Holocaust survivor returns to Auschwitz for 70th anniversary of liberation

A Canadian woman who was one of the few children to come out of Auschwitz alive on liberation day in 1945 has returned to the infamous Nazi death camp for the first time.

A Canadian woman who was one of the few children to come out of Auschwitz alive on liberation day in 1945 has returned to the infamous Nazi death camp for the first time.

Miriam Friedman Ziegler said she had not planned to visit the camp during her visit this week to Poland, where she has joined other Holocaust survivors to commemorate the 70th anniversary of the liberation of Auschwitz.

But at the last minute, she decided to return to the place she last saw when she was nine years old.

“The most difficult day since the war for me was yesterday,” Friedman Ziegler told The Canadian Press on Monday from her hotel in Krakow, Poland.

The 79-year-old from Thornhill, Ont., visited the camp on Sunday, accompanied by her daughter. It was cold, snowy and emotionally overwhelming.

Friedman Ziegler said she stopped in front of a barbed-wire fence — the same spot where 70 years ago, a photographer captured an iconic photo of 13 wide-eyed children — she was one of them — looking on as the Red Army soldiers approached.

The horrible memories of experimentation and death flooded back as she stood there. She got back in the van with her daughter and sobbed.

Within hours, however, she rebounded.

“Here I am, I was the lucky one,” Friedman Ziegler said.

“I survived and I can talk about it and I’m a witness to it that it did happen.”

On Monday she reunited with three of the women who were captured in the black-and-white photo taken by Alexander Vorontsov, a Red Army combat photographer, shortly after the camp’s liberation.

She posed with the others for a new photo at the hotel in Krakow between a slew of events for more than 100 survivors. In one photograph, she lifted her sleeve to show the prisoner number the Nazis tattooed on her skin upon entering Auschwitz. It mimics the original image in which she instinctively showed her tattoo to the arriving soldiers.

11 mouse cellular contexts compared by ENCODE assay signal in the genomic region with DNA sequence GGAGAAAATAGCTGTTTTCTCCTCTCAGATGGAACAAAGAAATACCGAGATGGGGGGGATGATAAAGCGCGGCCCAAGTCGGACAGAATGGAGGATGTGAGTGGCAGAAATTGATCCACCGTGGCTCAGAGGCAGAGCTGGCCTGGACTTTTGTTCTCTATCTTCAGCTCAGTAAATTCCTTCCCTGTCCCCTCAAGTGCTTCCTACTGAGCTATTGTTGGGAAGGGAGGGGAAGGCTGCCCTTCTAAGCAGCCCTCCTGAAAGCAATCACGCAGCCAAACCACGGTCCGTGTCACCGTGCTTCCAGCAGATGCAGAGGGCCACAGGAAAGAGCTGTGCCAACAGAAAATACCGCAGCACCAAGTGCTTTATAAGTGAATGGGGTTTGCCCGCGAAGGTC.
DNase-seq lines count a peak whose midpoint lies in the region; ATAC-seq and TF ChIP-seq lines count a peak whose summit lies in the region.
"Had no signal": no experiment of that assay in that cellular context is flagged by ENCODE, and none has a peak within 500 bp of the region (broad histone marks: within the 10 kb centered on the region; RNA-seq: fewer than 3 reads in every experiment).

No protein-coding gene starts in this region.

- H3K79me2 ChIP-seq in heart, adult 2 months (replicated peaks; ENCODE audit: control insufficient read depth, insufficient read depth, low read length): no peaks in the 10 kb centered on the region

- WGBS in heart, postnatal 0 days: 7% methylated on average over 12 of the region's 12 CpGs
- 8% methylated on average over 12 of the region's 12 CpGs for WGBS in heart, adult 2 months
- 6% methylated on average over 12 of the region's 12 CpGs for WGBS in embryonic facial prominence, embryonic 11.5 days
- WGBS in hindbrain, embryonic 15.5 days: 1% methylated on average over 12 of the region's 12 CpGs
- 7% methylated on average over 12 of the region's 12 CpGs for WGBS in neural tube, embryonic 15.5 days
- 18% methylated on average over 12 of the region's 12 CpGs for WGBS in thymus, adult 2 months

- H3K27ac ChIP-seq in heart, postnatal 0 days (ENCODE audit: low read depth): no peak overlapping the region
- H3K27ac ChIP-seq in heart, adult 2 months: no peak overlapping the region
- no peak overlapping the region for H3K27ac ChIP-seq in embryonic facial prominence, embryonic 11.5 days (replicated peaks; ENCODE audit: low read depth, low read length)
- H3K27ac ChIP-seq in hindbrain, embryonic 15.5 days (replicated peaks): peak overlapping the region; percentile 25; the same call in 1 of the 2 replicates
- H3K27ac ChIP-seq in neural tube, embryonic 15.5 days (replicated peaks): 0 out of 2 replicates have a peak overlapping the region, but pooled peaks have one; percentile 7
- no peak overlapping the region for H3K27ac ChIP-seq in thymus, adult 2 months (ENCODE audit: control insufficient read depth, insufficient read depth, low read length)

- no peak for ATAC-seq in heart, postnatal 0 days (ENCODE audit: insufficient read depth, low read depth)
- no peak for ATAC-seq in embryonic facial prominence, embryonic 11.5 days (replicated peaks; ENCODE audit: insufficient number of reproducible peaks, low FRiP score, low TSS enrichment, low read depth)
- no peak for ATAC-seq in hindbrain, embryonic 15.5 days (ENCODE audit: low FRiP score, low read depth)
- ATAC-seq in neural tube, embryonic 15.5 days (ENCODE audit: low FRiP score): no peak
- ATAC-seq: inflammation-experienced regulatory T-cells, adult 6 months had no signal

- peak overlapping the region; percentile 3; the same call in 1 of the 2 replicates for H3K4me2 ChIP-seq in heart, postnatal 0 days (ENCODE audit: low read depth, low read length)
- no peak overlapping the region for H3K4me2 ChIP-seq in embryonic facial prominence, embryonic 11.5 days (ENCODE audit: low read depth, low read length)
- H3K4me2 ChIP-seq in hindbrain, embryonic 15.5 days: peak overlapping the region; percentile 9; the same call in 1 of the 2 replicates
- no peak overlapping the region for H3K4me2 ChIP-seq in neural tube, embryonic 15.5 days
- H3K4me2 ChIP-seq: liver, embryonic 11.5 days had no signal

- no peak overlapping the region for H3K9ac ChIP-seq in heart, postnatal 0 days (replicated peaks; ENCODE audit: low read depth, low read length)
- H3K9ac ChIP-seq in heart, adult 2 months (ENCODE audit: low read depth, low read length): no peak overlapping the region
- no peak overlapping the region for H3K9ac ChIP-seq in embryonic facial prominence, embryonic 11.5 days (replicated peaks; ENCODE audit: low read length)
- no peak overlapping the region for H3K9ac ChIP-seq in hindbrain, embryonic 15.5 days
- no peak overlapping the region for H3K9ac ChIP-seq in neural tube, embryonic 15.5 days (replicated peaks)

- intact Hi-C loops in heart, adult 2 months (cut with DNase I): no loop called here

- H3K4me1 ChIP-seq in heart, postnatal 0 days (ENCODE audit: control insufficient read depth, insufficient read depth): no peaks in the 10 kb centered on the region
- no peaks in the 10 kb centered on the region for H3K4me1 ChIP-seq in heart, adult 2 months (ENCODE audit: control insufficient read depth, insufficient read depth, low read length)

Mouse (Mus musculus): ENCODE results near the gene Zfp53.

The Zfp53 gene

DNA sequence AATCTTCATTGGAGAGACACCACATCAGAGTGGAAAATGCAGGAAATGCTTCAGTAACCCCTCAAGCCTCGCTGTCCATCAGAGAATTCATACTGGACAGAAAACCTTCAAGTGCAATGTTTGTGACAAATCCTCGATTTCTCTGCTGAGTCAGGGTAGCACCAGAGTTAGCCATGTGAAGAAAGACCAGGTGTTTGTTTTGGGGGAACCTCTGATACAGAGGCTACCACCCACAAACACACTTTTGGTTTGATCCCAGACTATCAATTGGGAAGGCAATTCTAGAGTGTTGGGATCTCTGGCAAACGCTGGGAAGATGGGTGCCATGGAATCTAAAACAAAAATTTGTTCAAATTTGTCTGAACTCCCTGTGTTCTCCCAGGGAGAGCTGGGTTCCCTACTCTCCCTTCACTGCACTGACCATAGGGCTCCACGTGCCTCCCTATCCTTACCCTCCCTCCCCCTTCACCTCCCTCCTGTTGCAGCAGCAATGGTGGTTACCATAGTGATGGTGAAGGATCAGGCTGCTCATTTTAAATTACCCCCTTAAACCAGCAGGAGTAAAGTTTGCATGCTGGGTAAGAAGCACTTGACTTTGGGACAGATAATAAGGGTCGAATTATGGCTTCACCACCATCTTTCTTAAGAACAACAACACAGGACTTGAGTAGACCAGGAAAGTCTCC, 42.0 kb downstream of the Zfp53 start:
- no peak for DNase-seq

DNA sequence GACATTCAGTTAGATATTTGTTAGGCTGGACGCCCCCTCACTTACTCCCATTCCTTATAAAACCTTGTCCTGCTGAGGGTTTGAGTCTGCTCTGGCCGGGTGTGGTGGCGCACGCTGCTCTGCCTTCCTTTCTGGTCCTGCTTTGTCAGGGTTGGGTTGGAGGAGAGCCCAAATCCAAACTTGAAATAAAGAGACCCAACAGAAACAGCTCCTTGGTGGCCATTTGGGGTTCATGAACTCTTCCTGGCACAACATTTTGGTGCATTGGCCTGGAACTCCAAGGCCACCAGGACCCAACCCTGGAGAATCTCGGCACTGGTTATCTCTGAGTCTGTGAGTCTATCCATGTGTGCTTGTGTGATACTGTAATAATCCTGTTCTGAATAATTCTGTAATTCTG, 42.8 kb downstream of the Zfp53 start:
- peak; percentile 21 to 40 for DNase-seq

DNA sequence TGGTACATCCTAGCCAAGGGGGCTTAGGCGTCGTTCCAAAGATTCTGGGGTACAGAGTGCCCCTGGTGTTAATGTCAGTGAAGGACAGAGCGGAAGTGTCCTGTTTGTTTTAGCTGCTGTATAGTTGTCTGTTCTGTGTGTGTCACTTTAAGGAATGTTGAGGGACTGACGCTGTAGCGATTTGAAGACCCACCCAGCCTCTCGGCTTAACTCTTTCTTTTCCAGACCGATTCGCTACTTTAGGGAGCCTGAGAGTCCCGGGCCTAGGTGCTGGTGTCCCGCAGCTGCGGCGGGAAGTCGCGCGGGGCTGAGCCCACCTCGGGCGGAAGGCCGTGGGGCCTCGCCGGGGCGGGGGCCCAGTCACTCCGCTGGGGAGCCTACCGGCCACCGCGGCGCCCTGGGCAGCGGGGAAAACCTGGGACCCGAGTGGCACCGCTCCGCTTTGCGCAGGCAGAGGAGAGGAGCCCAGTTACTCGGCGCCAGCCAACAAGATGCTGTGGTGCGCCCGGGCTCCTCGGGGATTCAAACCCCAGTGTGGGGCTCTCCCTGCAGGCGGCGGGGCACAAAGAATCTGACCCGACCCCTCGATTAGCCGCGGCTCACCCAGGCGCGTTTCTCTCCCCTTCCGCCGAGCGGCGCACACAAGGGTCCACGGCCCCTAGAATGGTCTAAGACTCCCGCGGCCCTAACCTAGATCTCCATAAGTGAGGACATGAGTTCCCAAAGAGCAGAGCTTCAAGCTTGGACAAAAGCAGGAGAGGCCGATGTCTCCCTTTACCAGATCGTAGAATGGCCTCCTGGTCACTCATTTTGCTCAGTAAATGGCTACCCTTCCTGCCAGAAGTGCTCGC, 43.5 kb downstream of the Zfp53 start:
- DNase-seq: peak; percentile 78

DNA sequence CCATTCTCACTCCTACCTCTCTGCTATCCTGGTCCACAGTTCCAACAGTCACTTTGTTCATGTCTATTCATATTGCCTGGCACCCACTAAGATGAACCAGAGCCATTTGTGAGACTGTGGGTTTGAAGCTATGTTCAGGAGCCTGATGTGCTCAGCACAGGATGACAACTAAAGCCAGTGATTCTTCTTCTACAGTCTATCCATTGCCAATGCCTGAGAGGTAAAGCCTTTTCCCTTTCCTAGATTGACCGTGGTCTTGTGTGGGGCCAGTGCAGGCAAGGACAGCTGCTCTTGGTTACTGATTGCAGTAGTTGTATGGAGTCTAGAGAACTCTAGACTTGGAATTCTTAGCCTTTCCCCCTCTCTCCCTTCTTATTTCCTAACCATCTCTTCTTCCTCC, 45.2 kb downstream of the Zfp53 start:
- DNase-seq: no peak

She spoke with the others, going over their stories and comparing notes.

Friedman Ziegler’s daughter, Adrienne Shulman, said her mother is holding up emotionally.

“It’s amazing going from a day that really was a living nightmare to her rejoicing and laughing and smiling and sharing stories,” Shulman said.

Other Canadians were among the survivors returning to Auschwitz this week. Mordechai Ronen, an 82-year-old from Toronto, made the trip very reluctantly and said he wasn’t sure he had the strength to handle it emotionally. After the survivors prayed in Hebrew he cried out, “I don’t want to come here anymore!”

About 300 survivors will gather with leaders from around the world on Tuesday to remember the 1.1 million people killed at Auschwitz and the millions of others killed in the Holocaust.

Ronald Lauder, the president of the World Jewish Congress, which is hosting the commemoration along with the USC Shoah Foundation, said hatred in the world remains strong.

“Shortly after World War II, after we saw the reality of Auschwitz and the other death camps, no normal person wanted to be associated with the anti-Semitism of the Nazis,” Lauder said. “But, as the Holocaust grows more distant and survivors disappear, extremists grow more bold in targeting Jews. Stoked by a false narrative that blames Israel for a litany of the world’s problems, anti-Semitism is resurgent and deadly.”

Friedman Ziegler is also worried the message of the Holocaust is being lost over time, which is the reason she’s sharing her story with the public for the first time. Yet she’s also buoyed by the hundreds of children she saw at the museum in Auschwitz on Sunday.

“The young generation should know that it did happen,” she said.

“It should never happen again.”

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